“As we acknowledge this historic centennial, let’s recommit to the work ahead to ensure each citizen’s rights enshrined in our Constitution are also each citizen’s rights in practice.”
Senator Patty Murray (D-WA), term beginning 1993
When I first arrived in the United States Senate, I was one of only six women senators. That number was record-breaking, worthy of headlines exclaiming 1992 was “The Year of the Woman.” Women had barely begun to be able to wear pants on the Senate floor at that time, and until we pushed for change, the majority of the negotiating took place in the men’s locker room at the Senate gym.
Two decades later, after years of women candidates making up their minds to run, organizing campaigns, taking risks and fighting for room at the table—there are 26 women serving as United States senators. We have a new record that once again makes history, and once again, shows us much more work is needed.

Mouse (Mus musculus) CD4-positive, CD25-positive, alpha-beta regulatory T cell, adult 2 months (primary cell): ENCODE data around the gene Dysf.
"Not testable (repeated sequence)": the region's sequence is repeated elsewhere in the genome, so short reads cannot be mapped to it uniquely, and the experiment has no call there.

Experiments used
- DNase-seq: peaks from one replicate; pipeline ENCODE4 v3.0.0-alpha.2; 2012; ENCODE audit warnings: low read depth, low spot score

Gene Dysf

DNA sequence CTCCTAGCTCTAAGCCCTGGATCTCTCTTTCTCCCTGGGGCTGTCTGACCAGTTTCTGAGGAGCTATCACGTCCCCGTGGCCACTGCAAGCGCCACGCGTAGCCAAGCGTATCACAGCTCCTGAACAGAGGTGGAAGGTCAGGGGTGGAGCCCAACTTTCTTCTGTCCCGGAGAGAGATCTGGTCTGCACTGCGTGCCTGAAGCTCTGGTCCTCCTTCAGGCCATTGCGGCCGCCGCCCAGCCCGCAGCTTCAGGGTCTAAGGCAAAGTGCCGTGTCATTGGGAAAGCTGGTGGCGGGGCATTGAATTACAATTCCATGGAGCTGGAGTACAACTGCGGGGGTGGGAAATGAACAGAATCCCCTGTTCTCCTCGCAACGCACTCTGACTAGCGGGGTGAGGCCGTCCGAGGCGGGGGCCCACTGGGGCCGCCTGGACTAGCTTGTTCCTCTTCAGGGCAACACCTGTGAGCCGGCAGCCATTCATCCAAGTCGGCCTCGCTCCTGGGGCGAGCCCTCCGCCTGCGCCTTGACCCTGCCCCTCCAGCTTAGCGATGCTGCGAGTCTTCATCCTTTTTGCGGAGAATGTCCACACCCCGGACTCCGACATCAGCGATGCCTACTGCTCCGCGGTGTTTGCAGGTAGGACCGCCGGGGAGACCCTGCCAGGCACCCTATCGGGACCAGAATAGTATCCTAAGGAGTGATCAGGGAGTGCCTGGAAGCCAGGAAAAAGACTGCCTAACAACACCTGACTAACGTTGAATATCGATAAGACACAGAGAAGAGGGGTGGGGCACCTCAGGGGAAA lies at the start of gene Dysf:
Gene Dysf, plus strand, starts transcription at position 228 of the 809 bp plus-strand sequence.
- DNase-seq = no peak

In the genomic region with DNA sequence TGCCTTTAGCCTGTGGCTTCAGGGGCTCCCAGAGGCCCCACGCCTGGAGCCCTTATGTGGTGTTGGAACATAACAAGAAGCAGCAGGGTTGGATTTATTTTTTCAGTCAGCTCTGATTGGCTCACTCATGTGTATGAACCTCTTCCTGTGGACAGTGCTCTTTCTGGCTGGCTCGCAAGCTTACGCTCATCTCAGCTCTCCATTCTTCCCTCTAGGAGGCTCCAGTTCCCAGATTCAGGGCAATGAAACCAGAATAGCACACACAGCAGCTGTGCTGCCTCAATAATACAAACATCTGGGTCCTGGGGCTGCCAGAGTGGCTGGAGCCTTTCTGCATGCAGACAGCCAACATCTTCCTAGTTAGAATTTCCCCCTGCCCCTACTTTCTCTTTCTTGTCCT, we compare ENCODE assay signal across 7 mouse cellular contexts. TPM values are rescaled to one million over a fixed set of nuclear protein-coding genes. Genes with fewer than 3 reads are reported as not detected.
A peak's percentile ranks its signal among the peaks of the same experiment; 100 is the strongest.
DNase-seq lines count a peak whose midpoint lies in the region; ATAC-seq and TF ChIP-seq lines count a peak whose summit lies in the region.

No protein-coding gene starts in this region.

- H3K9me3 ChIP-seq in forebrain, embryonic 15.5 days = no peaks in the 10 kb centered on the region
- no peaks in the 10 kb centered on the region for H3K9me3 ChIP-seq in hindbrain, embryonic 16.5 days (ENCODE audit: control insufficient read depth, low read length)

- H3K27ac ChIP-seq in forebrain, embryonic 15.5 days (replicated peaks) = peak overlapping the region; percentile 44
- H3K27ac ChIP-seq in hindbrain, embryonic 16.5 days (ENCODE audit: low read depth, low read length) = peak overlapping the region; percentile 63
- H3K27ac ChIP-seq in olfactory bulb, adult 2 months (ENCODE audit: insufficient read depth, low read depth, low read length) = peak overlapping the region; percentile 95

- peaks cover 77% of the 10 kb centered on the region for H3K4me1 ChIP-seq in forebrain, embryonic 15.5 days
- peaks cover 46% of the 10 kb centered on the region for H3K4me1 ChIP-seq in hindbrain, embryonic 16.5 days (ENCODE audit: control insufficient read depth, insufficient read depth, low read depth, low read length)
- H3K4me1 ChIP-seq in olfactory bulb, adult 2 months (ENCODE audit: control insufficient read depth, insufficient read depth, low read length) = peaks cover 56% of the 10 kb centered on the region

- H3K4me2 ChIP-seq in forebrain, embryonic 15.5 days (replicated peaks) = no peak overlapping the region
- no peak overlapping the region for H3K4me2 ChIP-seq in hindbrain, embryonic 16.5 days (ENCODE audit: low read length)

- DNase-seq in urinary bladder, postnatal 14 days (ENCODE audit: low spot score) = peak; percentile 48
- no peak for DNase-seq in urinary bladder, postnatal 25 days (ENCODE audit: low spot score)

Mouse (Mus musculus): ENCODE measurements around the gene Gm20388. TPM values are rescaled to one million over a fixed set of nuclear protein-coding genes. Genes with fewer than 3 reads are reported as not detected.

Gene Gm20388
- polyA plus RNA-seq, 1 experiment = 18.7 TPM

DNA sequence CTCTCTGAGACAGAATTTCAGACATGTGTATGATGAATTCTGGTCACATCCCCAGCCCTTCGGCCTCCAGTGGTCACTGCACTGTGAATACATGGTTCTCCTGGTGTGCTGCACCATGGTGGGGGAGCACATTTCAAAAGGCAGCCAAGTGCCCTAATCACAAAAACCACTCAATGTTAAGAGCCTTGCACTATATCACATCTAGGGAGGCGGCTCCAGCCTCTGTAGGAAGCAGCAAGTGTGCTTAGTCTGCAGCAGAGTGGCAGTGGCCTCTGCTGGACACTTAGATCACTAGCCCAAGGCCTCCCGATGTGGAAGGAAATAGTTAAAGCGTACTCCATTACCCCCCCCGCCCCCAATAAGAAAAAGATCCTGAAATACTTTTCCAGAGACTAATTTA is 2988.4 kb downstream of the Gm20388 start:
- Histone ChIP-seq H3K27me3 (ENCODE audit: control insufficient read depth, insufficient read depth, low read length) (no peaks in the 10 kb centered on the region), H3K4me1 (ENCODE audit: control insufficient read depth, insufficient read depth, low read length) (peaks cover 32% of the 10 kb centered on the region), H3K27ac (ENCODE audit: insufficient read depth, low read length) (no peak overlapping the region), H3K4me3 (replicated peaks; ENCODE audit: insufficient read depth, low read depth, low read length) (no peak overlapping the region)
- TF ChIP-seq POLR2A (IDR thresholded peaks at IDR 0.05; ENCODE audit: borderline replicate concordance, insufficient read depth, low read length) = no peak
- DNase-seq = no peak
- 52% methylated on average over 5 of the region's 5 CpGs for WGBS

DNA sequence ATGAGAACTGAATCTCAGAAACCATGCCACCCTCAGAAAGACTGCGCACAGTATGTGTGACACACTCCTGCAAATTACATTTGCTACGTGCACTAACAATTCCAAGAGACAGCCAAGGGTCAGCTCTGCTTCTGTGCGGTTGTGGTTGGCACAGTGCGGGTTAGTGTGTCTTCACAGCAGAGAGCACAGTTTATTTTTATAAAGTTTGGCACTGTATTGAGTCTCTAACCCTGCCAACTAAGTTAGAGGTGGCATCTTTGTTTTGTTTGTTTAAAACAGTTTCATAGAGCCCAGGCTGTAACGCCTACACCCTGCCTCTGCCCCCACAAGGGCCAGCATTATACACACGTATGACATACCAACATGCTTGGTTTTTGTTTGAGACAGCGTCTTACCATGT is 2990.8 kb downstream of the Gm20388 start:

In marking this 100-year anniversary, it is similarly important to recognize the progress generations of women fought painstakingly to secure—and remind ourselves that our work was then, and is still, far from over. Millions of women, in particular Black and Native American women, remained disenfranchised after ratification of the Nineteenth Amendment. Today, barriers continue to block far too many of our citizens, especially those from communities of color, from exercising this fundamental American right.
As we acknowledge this historic centennial, let’s recommit to the work ahead to ensure each citizen’s rights enshrined in our Constitution are also each citizen’s rights in practice.